Pharmaguy's Insights Into Drug Industry News
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Pharmaguy's Insights Into Drug Industry News
Pharmaguy curates and provides insights into selected drug industry news and issues.
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Will You Miss Those ED DTC TV Ads When Viagra & Cialis Go Generic? John LaMattina Will

Will You Miss Those ED DTC TV Ads When Viagra & Cialis Go Generic? John LaMattina Will | Pharmaguy's Insights Into Drug Industry News | Scoop.it

[LaMattina, a former Pfizer Executive says...] Proprietary drugs have a limited patent life, and each year dozens of big drugs lose patent protection. As a result, generic competition kicks in for these drugs, their prices drop precipitously and the originating companies lose billions of dollars in revenues. But, that’s the nature of this business.

 

Eric Sagonowsky of FiercePharma recently published an article outlining the top 10 patent losses for 2017. Leading his list is Copaxone, an MS drug with $3.48 billion in sales last year. But right behind Copaxone on the list are two very familiar drugs, Lilly’s Cialis and Pfizer’s Viagra, both billion-dollar sellers in the U.S. Sagonowsky goes on to talk about the impact of generic competition on each company’s bottom line, which will be very substantial.

 

But he fails to note the resulting societal impact that the loss of exclusivity for these erectile dysfunction (ED) drugs will have. Once generic competition occurs for a brand name drug, companies generally will stop direct-to-consumer advertising (DTC) for its medication. Why promote a brand name drug in the face of generics? You would just help drive sales of the cheaper generic forms. A company’s DTC budget is better spent on drugs that still have exclusivity.

 

However, the impact on society for the loss of erectile dysfunction TV ads is unappreciated. No longer will fathers have the educational opportunity to answer the inevitable question by their 10-year-old daughters that arises during Sunday NFL games: “Daddy, what’s erectile dysfunction?” The subtle reminders of the importance of good hygiene, now promoted by the Cialis commercials with couples in separate bathtubs, will be lost. And how much will U.S.-UK relations be harmed by not having the attractive British woman laying on a bed talking to her American male friends about the importance of being prepared? Yes, these ads will be missed in many ways.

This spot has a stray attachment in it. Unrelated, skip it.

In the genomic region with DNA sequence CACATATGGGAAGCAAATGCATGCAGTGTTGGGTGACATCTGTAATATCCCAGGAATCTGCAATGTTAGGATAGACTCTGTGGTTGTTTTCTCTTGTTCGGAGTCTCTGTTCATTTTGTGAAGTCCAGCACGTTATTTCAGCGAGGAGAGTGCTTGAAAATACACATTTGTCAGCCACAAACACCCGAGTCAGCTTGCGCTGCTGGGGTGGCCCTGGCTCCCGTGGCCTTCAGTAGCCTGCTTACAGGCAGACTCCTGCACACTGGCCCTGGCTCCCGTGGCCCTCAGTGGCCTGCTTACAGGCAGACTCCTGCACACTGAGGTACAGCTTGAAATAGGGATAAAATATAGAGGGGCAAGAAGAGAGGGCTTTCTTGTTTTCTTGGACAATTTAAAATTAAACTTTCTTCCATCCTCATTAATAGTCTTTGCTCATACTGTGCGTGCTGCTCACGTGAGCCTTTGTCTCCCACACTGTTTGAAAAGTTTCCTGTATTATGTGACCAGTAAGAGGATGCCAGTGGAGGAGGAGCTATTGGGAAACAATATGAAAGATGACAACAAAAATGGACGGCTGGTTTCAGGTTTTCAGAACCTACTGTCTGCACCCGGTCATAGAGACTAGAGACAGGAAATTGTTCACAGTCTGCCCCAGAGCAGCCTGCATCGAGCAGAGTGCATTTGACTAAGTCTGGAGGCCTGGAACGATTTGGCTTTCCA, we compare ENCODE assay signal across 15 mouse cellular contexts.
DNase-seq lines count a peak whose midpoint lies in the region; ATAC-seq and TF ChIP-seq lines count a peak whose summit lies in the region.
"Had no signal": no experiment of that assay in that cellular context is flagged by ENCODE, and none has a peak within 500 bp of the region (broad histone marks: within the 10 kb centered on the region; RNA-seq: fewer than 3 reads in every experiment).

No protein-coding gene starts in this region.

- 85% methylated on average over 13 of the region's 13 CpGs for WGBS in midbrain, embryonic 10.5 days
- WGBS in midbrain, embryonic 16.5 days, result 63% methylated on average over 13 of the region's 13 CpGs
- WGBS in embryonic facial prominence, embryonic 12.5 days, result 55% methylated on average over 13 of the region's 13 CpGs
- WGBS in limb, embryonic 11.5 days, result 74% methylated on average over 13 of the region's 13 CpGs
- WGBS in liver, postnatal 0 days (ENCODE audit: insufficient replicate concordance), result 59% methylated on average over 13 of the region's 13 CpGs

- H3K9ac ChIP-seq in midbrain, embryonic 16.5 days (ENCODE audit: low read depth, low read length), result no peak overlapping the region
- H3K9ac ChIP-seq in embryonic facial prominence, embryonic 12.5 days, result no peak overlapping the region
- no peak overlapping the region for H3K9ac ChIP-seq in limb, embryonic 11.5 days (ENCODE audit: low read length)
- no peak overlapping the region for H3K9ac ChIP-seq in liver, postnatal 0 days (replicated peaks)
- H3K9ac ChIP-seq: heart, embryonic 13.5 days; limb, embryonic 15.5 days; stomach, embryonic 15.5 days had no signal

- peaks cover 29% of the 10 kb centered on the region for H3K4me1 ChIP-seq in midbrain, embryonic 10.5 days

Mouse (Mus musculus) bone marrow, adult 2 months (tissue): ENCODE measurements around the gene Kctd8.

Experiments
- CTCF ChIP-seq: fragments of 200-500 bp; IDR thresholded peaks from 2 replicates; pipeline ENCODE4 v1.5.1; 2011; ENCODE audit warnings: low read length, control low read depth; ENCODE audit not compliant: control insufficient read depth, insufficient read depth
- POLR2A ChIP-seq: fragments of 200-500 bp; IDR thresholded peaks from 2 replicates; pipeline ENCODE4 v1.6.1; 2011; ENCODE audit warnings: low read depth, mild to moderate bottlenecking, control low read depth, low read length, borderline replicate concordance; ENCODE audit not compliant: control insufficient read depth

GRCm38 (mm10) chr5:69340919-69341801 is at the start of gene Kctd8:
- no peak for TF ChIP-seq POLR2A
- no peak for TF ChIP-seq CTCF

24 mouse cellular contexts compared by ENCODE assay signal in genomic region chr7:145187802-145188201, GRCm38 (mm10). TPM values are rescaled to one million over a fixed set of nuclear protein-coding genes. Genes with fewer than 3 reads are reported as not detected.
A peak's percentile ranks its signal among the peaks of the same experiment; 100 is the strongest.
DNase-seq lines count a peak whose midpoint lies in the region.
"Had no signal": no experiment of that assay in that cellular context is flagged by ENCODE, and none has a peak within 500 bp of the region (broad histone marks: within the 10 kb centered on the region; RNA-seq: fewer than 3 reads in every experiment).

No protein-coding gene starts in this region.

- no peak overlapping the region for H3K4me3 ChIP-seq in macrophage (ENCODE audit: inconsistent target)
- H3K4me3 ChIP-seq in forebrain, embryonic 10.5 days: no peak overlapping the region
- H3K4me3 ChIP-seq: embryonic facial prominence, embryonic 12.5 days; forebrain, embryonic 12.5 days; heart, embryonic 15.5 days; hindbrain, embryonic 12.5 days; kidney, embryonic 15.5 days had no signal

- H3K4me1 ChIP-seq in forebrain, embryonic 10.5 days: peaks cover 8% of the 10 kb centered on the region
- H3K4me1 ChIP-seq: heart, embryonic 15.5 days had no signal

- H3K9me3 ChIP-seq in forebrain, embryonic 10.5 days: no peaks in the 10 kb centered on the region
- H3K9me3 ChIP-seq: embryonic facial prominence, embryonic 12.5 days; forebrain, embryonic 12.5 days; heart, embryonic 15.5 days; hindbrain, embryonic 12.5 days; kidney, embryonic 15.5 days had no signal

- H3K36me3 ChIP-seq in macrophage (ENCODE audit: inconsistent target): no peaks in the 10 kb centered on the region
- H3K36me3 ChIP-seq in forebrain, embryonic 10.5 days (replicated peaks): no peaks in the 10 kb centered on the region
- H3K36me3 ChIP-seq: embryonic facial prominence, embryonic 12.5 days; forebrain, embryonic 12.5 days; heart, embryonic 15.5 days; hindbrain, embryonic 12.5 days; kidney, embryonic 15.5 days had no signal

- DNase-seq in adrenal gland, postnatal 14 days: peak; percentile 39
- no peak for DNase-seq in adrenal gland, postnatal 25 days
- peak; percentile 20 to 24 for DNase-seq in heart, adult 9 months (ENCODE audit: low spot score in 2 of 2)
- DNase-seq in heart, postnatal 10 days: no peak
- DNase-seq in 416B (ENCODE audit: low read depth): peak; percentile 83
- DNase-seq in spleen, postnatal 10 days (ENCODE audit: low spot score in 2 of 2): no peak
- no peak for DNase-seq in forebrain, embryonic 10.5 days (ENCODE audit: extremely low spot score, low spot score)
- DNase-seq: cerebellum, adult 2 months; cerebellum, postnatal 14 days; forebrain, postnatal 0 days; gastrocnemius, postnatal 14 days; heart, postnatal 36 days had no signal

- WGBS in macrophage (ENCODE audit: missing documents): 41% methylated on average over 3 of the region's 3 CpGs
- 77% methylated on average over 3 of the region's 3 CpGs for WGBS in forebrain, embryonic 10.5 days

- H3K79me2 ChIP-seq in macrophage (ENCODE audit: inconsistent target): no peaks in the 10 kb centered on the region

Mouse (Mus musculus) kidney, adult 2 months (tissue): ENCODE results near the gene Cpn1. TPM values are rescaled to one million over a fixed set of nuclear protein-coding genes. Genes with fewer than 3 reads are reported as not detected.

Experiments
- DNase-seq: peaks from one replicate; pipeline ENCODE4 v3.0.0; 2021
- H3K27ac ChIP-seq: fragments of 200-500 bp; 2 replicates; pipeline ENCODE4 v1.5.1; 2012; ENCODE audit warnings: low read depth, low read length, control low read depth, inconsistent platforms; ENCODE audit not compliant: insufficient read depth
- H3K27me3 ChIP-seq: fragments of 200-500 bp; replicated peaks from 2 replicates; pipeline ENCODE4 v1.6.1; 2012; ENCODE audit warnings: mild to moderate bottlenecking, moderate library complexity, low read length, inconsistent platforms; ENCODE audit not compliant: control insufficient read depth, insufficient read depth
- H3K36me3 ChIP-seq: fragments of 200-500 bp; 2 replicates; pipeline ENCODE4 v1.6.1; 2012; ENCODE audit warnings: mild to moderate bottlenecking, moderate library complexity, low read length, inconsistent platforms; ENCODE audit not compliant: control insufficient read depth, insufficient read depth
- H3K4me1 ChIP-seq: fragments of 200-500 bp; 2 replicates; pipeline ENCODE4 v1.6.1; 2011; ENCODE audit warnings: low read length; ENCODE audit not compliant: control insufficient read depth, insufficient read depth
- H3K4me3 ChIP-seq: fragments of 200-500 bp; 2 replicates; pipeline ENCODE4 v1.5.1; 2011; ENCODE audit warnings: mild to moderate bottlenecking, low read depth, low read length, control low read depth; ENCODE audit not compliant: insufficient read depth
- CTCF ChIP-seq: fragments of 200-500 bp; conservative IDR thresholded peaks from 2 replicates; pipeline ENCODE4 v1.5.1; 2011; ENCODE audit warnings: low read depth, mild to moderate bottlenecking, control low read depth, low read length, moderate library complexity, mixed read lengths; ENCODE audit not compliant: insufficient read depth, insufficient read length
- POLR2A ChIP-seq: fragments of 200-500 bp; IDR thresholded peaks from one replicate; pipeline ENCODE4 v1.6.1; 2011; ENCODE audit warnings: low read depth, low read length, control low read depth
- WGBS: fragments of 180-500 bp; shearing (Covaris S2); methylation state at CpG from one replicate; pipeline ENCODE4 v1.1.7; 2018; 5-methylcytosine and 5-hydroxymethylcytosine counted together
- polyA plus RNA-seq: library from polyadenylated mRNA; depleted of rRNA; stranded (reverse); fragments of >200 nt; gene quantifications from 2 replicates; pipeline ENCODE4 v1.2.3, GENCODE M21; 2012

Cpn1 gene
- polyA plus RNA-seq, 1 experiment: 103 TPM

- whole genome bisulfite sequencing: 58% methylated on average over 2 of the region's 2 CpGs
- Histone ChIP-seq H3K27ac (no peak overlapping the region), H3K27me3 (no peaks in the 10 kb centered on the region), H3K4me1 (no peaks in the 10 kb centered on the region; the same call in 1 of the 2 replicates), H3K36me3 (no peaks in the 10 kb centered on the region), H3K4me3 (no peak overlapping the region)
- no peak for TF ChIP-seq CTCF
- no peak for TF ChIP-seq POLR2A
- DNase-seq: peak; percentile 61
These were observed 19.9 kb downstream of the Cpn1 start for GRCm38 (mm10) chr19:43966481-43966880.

Pharma Guy's insight:

LaMattina, however, suggests that the animated pink intestine that Crooked Valeant uses to promote its drug for irritable bowel syndrome will still be around for many years. That’s why I included “Bubble Guts” in my gallery of mascots: http://bit.ly/pmbmascots

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Male Lifestyle Drug Marketers Think FDA's Proposed Study on Spousal DTC Influence is Bogus!

Male Lifestyle Drug Marketers Think FDA's Proposed Study on Spousal DTC Influence is Bogus! | Pharmaguy's Insights Into Drug Industry News | Scoop.it

Back in December, 2014, I reported in Pharma Marketing News that the FDA was planning to study "Spousal Influence On Consumer Understanding Of And Response To Direct-To-Consumer Prescription Drug Advertisements" (see "Does Your Spouse Influence Your DTC Viewing Experience?").

At about the same time, the new ad for Viagra, which featured a sexy woman (no man), aired on TV (read "Oh Yeah, Baby! Show Me More!... Viagra TV Ads Like This. But Don't Let My FDA See It!").

Of course, I thought the FDA should study how wives (or significant other spousal equivalent) might influence their spouses' (i.e., husbands') response to THAT ad.

But, no, the FDA will be using asthma drug ads in their study. Huh?!

It appears, however, that the FDA is using a benign drug category to get results that it may use against Viagra and other male/female enhancement drug ads. AbbVie and Eli Lilly -- two marketers of lifestyle-enhancing drugs for men -- recognize this ploy and have submitted comments to the FDA in an attempt to shoot down the study.

What's their beef? Read more here: http://bit.ly/1HH9bIl 

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